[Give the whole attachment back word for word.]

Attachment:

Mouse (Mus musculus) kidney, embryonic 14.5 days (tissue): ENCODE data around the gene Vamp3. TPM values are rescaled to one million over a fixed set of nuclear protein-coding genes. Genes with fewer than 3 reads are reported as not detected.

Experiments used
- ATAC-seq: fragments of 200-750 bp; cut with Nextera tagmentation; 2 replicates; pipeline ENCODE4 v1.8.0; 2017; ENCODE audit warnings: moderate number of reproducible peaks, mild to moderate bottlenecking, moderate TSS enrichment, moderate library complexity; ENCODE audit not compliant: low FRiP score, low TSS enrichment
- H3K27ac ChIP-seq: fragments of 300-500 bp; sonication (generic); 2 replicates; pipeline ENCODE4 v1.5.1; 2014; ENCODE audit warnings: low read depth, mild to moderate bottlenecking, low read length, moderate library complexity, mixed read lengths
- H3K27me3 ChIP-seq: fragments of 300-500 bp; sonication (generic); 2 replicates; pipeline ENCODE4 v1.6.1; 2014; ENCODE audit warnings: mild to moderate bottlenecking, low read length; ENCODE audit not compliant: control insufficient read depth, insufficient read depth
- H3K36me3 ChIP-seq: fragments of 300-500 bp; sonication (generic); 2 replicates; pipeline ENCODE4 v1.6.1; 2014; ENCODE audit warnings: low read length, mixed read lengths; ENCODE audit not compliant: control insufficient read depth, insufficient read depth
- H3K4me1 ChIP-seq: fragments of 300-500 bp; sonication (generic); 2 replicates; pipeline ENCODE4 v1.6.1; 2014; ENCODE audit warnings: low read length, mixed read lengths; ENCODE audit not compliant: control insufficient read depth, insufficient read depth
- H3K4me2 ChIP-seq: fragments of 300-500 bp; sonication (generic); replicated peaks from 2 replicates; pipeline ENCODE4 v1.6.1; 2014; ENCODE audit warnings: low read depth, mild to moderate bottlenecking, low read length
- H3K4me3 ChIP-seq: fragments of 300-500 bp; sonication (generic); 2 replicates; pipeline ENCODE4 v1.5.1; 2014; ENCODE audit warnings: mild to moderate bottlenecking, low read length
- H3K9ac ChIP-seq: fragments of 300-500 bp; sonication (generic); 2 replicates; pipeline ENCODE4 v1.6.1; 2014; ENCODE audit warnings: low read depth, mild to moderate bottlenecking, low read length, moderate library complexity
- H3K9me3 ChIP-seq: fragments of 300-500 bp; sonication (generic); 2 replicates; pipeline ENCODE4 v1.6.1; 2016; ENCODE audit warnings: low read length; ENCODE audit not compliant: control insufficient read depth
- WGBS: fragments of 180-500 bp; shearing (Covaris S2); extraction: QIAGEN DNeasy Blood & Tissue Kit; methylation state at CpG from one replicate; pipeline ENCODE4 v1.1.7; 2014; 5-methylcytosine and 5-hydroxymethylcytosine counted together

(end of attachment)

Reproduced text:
Mouse (Mus musculus) kidney, embryonic 14.5 days (tissue): ENCODE data around the gene Vamp3. TPM values are rescaled to one million over a fixed set of nuclear protein-coding genes. Genes with fewer than 3 reads are reported as not detected.

Experiments used
- ATAC-seq: fragments of 200-750 bp; cut with Nextera tagmentation; 2 replicates; pipeline ENCODE4 v1.8.0; 2017; ENCODE audit warnings: moderate number of reproducible peaks, mild to moderate bottlenecking, moderate TSS enrichment, moderate library complexity; ENCODE audit not compliant: low FRiP score, low TSS enrichment
- H3K27ac ChIP-seq: fragments of 300-500 bp; sonication (generic); 2 replicates; pipeline ENCODE4 v1.5.1; 2014; ENCODE audit warnings: low read depth, mild to moderate bottlenecking, low read length, moderate library complexity, mixed read lengths
- H3K27me3 ChIP-seq: fragments of 300-500 bp; sonication (generic); 2 replicates; pipeline ENCODE4 v1.6.1; 2014; ENCODE audit warnings: mild to moderate bottlenecking, low read length; ENCODE audit not compliant: control insufficient read depth, insufficient read depth
- H3K36me3 ChIP-seq: fragments of 300-500 bp; sonication (generic); 2 replicates; pipeline ENCODE4 v1.6.1; 2014; ENCODE audit warnings: low read length, mixed read lengths; ENCODE audit not compliant: control insufficient read depth, insufficient read depth
- H3K4me1 ChIP-seq: fragments of 300-500 bp; sonication (generic); 2 replicates; pipeline ENCODE4 v1.6.1; 2014; ENCODE audit warnings: low read length, mixed read lengths; ENCODE audit not compliant: control insufficient read depth, insufficient read depth
- H3K4me2 ChIP-seq: fragments of 300-500 bp; sonication (generic); replicated peaks from 2 replicates; pipeline ENCODE4 v1.6.1; 2014; ENCODE audit warnings: low read depth, mild to moderate bottlenecking, low read length
- H3K4me3 ChIP-seq: fragments of 300-500 bp; sonication (generic); 2 replicates; pipeline ENCODE4 v1.5.1; 2014; ENCODE audit warnings: mild to moderate bottlenecking, low read length
- H3K9ac ChIP-seq: fragments of 300-500 bp; sonication (generic); 2 replicates; pipeline ENCODE4 v1.6.1; 2014; ENCODE audit warnings: low read depth, mild to moderate bottlenecking, low read length, moderate library complexity
- H3K9me3 ChIP-seq: fragments of 300-500 bp; sonication (generic); 2 replicates; pipeline ENCODE4 v1.6.1; 2016; ENCODE audit warnings: low read length; ENCODE audit not compliant: control insufficient read depth
- WGBS: fragments of 180-500 bp; shearing (Covaris S2); extraction: QIAGEN DNeasy Blood & Tissue Kit; methylation state at CpG from one replicate; pipeline ENCODE4 v1.1.7; 2014; 5-methylcytosine and 5-hydroxymethylcytosine counted together